NPR – by Tom Cole - Don Kirshner saw rock n’ roll born out of R&B, and he was there as the music grew into a self-indulgent young adult. Kirshner was a music publisher and a television producer. He had a hand in launching Bobby Darin’s career and he put the Ramones on network TV. He was sometimes called, “The Man With The Golden Ear.”
Kirshner died yesterday of heart failure in Boca Raton, Florida, where he lived. He was 76 years old.
He was born in the Bronx and, the story goes, met Robert Cassotto at a candy shop in Washington Heights. They wrote some songs together, including Cassotto’s first single, “My First Love,” which he recorded under the name Bobby Darin.
In 1958, Kirshner co-founded Aldon Music with publisher Al Nevins. That same year, Darin’s “Splish Splash” hit the Top 10. Aldon landed some of the top songwriting teams of the day, including Carole King and Gerry Goffin; Barry Mann and Cynthia Weil; and Neil Sedaka and Howard Greenfield. Their songs were recorded by the Drifters, the Shirelles, and Bobby Vee.
Kirshner launched a label, Dimension Records, that released such hits as Little Eva’s “The Loco-Motion” (written by Goffin and King) in 1962. Kirshner and Nevins sold Aldon to Screen Gems/Columbia the following year, and Kirshner eventually became the company’s president.
It was there that Kirshner began to combine music and television. The result was the Monkees. Whatever you may think, they were hugely successful — but disputes over royalties and rights led to Kirshner’s departure from Screen Gems under a legal cloud.
He shot back with another music/TV effort that replaced ungrateful musicians with animated comic book characters — the Archies. Don’t laugh. The “band” (which featured lead vocals by the Cuff Links’ Ron Dante and guitar and bass by such session veterans as Hugh McCracken and Chuck Rainey, respectively) scored a number 1 hit with, “Sugar, Sugar,” selling more than 6 million records.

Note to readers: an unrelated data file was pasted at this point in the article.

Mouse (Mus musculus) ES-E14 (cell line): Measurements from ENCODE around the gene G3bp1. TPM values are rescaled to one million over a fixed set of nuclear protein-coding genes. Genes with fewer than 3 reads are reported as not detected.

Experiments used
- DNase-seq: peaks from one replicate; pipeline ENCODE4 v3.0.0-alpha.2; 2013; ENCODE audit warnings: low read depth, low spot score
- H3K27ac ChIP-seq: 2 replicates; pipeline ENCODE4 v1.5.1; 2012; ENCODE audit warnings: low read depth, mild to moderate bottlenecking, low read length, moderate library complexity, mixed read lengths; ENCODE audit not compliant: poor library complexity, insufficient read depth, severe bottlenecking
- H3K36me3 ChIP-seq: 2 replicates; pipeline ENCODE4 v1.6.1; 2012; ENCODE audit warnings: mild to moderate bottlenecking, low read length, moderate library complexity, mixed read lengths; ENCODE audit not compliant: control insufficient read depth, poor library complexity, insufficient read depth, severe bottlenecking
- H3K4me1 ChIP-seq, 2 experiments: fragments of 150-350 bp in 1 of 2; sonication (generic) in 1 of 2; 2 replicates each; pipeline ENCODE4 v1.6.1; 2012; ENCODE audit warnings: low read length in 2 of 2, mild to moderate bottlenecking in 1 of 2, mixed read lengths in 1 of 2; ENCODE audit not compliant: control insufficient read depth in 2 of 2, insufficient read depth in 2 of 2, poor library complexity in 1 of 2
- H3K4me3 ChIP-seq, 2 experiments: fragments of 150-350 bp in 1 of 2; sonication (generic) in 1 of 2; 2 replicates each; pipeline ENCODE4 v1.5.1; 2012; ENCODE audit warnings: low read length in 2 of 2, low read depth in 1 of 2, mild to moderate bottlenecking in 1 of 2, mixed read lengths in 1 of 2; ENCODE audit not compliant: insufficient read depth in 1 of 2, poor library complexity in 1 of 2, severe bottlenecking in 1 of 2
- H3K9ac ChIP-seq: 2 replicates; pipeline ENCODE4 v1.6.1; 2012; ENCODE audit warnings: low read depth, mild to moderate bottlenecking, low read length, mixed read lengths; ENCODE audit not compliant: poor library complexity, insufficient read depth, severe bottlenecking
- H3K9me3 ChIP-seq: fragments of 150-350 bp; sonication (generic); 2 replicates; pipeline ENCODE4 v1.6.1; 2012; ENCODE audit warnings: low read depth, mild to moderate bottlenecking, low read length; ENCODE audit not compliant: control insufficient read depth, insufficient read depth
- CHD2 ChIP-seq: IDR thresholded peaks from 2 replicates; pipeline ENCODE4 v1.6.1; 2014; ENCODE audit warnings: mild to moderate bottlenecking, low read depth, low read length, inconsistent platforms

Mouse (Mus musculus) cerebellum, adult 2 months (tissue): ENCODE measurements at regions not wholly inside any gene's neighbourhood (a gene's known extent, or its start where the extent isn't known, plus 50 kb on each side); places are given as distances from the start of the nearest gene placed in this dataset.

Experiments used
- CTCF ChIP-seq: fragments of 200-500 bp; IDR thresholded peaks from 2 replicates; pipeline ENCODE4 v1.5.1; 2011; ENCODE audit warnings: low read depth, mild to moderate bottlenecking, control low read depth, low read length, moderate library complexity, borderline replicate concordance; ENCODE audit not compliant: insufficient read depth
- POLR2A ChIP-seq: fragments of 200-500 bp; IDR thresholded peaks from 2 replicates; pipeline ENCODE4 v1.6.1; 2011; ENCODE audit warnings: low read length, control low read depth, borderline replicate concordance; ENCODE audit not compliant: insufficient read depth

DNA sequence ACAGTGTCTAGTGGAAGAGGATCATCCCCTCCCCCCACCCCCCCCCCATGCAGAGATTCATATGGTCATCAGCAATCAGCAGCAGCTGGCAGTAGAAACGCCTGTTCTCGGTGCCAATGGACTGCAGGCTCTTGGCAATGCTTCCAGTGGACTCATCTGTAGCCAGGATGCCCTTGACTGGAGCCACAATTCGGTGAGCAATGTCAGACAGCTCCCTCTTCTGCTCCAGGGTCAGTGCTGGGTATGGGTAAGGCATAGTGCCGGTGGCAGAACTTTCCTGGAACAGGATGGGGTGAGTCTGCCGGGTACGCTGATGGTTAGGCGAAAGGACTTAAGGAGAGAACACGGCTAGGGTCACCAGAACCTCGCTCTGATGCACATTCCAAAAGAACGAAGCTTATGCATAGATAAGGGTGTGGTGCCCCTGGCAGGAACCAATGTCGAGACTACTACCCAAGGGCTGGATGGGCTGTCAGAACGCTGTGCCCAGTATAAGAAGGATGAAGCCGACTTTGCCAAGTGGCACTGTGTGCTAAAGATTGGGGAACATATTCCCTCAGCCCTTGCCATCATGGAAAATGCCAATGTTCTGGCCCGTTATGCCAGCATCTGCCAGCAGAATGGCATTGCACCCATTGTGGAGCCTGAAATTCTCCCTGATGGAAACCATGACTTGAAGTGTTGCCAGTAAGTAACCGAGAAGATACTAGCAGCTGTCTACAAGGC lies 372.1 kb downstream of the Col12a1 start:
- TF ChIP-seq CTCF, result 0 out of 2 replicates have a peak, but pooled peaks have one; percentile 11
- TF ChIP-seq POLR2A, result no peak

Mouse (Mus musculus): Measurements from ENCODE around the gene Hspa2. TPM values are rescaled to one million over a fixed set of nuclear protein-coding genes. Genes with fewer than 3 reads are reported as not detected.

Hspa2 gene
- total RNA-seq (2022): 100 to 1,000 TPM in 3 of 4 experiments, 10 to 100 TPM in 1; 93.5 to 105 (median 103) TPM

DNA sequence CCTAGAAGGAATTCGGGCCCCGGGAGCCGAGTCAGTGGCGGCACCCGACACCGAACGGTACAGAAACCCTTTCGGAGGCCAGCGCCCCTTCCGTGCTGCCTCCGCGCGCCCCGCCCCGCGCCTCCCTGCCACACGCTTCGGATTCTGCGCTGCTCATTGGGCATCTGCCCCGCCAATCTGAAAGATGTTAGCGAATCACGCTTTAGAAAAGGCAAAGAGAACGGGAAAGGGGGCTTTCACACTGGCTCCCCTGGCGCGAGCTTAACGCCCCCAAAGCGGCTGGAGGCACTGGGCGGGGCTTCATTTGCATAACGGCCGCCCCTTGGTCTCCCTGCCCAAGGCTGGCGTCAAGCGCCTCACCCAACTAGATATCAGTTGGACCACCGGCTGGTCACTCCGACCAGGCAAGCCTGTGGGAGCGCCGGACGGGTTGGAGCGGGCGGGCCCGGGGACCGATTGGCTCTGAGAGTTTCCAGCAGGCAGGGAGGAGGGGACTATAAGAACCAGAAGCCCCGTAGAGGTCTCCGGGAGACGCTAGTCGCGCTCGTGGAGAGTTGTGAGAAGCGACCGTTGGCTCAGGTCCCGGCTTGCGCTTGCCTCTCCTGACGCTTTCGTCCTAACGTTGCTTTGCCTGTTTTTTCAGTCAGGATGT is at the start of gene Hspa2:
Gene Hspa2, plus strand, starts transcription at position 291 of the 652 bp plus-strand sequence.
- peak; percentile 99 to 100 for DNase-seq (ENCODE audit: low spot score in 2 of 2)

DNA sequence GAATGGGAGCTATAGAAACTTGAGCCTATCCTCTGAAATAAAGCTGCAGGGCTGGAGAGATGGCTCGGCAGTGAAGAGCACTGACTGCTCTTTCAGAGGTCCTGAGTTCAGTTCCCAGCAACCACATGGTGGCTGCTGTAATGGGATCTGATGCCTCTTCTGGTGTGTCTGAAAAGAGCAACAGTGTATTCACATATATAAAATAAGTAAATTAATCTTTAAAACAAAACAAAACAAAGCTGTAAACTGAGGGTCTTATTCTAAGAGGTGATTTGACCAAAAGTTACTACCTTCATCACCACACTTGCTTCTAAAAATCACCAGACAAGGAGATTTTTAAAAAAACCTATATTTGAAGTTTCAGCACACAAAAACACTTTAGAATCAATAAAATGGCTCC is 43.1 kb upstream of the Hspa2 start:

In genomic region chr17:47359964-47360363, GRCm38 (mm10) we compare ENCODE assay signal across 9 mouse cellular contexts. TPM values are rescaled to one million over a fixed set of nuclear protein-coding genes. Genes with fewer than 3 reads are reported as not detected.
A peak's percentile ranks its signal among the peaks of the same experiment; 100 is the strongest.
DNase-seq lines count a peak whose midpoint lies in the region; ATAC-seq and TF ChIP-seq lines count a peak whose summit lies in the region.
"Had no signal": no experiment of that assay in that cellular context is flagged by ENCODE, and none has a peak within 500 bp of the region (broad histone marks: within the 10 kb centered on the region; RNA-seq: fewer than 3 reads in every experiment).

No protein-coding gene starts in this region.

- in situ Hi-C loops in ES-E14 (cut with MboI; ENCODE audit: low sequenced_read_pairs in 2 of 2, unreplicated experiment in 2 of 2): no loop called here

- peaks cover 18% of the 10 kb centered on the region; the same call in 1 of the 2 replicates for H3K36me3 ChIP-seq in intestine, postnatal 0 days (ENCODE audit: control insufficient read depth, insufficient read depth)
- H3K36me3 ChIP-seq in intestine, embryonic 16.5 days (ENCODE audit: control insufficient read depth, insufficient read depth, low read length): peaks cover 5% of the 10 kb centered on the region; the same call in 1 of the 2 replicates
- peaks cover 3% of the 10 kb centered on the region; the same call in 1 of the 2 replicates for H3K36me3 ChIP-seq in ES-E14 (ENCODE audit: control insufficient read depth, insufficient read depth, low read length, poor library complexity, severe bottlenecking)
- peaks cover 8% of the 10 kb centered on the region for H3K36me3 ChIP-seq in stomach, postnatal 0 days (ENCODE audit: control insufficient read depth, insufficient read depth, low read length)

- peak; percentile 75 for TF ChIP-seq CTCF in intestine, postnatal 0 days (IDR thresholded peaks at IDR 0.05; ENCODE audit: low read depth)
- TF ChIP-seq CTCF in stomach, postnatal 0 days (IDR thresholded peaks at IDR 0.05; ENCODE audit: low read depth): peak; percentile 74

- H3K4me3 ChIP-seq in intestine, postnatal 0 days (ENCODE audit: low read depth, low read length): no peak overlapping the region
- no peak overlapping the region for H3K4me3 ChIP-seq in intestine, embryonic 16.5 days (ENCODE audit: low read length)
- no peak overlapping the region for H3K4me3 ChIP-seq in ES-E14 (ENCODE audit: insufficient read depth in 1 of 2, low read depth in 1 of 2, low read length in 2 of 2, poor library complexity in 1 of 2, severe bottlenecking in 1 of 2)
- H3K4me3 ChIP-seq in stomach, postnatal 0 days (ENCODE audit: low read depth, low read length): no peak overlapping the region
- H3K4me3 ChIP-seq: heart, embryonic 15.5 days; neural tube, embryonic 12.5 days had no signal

In the early ’70s, Kirshner became the executive producer for ABC-TV’s “In Concert” late night series, which featured performances by the Allman Brothers Band, Alice Cooper, and Curtis Mayfield, among many others. Kirshner then launched his own syndicated concert show, Don Kirshner’s Rock Concert, in September of 1973 with a performance by The Rolling Stones. Later guests included the Ramones, The Eagles, and Kansas, a band Kirshner is credited with helping to launch. The show ran through 1981 and became a staple for ’70s rock fans, despite Kirshner’s stiff stage presence.
Kirshner remained active in the music business right up until the end of his life, through music publishing and a new company called Rockrena which, according to a press release announcing Kirshner’s death is “an online global community where artists, bands, fans, rock stars, and industry professionals come together to find, judge, and enjoy the best undiscovered rock talent online, and at ROCK CITY CLUB shows worldwide.”